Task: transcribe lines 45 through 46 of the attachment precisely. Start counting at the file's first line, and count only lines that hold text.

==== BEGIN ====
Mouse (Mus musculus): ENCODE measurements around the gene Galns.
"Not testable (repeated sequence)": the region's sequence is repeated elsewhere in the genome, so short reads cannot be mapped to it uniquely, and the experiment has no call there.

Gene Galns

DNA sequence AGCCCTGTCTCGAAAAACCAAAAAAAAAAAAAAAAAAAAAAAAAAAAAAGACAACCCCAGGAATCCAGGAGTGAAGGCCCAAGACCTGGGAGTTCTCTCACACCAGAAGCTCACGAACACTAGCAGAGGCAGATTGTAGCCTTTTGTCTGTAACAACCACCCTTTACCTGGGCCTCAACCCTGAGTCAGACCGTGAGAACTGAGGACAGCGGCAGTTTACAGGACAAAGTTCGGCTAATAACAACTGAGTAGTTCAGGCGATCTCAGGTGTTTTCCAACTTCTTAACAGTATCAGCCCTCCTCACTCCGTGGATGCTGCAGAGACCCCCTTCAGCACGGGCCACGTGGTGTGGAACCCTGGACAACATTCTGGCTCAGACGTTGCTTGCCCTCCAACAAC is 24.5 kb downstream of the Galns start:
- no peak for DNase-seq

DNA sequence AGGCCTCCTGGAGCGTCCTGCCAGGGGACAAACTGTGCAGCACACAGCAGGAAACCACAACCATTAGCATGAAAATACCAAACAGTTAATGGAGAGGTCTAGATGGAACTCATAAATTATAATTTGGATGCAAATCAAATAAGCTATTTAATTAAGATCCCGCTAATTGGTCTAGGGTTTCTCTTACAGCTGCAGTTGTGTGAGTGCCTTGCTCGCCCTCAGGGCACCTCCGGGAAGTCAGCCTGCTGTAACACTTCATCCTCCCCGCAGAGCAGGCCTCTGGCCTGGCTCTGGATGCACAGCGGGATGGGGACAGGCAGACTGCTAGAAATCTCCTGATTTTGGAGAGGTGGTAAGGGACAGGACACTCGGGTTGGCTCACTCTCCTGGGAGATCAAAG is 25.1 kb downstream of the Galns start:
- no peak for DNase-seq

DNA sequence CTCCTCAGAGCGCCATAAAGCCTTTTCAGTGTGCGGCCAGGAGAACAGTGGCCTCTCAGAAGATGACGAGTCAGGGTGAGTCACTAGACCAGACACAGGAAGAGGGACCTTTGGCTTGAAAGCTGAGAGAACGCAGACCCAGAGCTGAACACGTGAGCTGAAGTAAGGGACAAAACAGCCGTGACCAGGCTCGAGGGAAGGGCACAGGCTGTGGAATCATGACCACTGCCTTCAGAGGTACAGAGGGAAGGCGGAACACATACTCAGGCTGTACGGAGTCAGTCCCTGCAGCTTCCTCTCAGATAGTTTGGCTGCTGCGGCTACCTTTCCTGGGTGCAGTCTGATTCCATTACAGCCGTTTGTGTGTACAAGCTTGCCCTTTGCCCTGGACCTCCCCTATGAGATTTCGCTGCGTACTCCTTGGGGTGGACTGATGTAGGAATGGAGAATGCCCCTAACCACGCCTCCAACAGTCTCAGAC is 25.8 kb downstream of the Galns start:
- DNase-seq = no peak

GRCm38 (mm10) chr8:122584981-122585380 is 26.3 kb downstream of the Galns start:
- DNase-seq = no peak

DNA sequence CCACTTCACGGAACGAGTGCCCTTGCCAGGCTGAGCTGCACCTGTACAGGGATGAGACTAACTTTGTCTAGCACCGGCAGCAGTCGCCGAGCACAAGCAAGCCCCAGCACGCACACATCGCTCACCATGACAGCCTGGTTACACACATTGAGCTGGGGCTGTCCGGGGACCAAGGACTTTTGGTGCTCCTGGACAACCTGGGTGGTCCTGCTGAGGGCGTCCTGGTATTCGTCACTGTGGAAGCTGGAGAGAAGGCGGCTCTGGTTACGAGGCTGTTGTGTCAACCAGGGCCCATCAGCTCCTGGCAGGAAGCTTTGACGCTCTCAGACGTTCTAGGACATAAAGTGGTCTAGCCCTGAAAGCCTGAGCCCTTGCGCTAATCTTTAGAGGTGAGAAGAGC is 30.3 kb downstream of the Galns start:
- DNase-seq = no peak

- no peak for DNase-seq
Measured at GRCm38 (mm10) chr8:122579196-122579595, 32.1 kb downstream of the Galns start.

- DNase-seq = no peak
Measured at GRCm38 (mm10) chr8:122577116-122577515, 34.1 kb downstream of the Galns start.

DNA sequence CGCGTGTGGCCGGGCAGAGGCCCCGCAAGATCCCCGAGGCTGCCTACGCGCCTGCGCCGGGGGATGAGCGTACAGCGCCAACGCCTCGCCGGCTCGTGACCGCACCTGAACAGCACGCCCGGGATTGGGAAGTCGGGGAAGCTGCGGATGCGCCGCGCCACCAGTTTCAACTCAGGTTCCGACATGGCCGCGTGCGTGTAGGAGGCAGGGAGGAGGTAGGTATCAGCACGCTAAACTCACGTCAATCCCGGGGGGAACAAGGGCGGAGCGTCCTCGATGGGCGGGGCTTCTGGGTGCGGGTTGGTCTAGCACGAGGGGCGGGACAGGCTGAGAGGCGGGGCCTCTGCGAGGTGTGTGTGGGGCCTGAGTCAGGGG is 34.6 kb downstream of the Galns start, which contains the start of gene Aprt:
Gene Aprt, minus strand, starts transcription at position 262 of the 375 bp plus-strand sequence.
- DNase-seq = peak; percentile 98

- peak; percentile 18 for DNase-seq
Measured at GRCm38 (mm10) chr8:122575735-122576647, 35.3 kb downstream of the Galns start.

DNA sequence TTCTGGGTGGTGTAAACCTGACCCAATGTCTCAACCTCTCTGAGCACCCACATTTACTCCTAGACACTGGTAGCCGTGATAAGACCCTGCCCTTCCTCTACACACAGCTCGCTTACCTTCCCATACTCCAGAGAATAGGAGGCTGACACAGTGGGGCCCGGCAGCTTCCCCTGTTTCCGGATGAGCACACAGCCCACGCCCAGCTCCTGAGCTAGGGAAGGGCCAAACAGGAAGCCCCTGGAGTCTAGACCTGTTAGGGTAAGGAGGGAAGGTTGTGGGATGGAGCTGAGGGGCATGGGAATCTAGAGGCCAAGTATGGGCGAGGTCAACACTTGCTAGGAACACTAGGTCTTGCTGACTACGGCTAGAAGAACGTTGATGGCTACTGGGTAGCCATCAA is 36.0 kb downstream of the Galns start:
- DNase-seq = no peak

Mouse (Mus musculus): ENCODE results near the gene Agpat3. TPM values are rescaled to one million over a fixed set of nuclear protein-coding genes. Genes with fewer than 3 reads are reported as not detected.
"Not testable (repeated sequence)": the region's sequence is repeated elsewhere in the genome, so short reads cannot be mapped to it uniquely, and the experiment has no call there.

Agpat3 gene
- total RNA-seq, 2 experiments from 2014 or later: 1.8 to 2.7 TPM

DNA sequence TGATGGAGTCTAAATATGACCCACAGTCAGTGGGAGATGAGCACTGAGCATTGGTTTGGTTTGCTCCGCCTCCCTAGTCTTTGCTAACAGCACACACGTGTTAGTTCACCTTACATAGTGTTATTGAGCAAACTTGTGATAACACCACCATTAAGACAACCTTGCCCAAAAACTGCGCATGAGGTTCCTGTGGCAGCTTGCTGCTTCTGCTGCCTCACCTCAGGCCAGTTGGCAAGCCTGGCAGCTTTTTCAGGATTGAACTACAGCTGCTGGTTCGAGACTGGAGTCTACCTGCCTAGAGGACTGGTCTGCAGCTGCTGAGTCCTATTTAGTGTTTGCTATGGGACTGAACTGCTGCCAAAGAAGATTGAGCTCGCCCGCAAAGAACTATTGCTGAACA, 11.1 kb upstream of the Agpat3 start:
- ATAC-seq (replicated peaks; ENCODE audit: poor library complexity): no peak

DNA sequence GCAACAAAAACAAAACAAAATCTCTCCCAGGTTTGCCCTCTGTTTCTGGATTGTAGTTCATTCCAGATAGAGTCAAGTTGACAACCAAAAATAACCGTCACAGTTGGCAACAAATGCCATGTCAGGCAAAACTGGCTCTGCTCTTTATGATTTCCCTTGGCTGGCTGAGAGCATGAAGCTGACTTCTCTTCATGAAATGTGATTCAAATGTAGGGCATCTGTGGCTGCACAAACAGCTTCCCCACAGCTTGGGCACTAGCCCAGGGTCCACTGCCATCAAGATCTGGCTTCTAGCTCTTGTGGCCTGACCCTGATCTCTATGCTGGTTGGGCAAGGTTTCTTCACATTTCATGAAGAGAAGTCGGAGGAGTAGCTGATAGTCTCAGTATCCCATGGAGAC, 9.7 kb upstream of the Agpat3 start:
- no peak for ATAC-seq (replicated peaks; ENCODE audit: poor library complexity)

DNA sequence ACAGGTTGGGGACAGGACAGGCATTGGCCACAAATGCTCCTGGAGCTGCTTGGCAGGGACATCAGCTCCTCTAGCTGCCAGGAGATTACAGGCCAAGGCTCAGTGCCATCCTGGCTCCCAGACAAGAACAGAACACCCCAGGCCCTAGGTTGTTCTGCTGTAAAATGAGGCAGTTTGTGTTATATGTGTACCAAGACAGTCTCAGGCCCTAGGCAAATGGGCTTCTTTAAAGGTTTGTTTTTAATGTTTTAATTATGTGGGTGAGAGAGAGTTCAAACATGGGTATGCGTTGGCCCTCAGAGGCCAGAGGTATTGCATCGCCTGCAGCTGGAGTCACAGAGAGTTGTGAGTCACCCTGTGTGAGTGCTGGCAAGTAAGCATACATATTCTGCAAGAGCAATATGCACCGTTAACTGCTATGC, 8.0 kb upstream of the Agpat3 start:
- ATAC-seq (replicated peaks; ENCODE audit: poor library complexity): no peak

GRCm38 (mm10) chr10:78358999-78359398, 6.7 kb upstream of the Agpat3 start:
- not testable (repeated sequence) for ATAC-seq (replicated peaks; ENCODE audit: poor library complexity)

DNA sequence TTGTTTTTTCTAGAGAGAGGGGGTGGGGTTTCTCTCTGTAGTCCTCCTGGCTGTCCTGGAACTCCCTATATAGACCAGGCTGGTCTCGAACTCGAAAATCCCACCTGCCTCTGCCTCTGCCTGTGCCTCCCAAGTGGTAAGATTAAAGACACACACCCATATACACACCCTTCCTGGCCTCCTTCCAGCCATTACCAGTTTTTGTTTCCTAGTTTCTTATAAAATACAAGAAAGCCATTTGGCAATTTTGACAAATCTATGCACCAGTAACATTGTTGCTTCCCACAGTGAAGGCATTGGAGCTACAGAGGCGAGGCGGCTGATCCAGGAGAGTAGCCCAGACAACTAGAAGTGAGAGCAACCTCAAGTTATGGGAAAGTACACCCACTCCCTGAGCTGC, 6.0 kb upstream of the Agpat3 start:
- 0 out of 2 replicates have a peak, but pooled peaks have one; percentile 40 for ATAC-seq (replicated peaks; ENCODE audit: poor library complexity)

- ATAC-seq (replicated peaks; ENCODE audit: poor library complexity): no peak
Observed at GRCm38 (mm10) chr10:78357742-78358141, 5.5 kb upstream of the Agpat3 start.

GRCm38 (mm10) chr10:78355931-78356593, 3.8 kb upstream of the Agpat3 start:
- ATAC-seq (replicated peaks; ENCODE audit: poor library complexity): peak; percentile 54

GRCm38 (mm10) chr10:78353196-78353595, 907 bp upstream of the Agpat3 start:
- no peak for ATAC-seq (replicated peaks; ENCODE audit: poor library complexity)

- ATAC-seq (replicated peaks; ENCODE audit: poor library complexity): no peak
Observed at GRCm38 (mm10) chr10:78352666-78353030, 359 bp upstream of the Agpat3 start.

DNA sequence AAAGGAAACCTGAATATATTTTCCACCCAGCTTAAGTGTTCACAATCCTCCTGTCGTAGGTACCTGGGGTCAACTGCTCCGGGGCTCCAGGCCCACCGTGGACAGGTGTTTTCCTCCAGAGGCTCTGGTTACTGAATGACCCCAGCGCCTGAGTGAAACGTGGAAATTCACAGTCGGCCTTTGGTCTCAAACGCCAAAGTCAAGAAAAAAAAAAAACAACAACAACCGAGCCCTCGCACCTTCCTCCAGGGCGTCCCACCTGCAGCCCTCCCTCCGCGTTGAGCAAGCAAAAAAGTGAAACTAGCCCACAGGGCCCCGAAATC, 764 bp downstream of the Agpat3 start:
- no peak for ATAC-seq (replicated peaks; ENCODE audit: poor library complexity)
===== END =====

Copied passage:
- ATAC-seq (replicated peaks; ENCODE audit: poor library complexity): no peak
Observed at GRCm38 (mm10) chr10:78352666-78353030, 359 bp upstream of the Agpat3 start.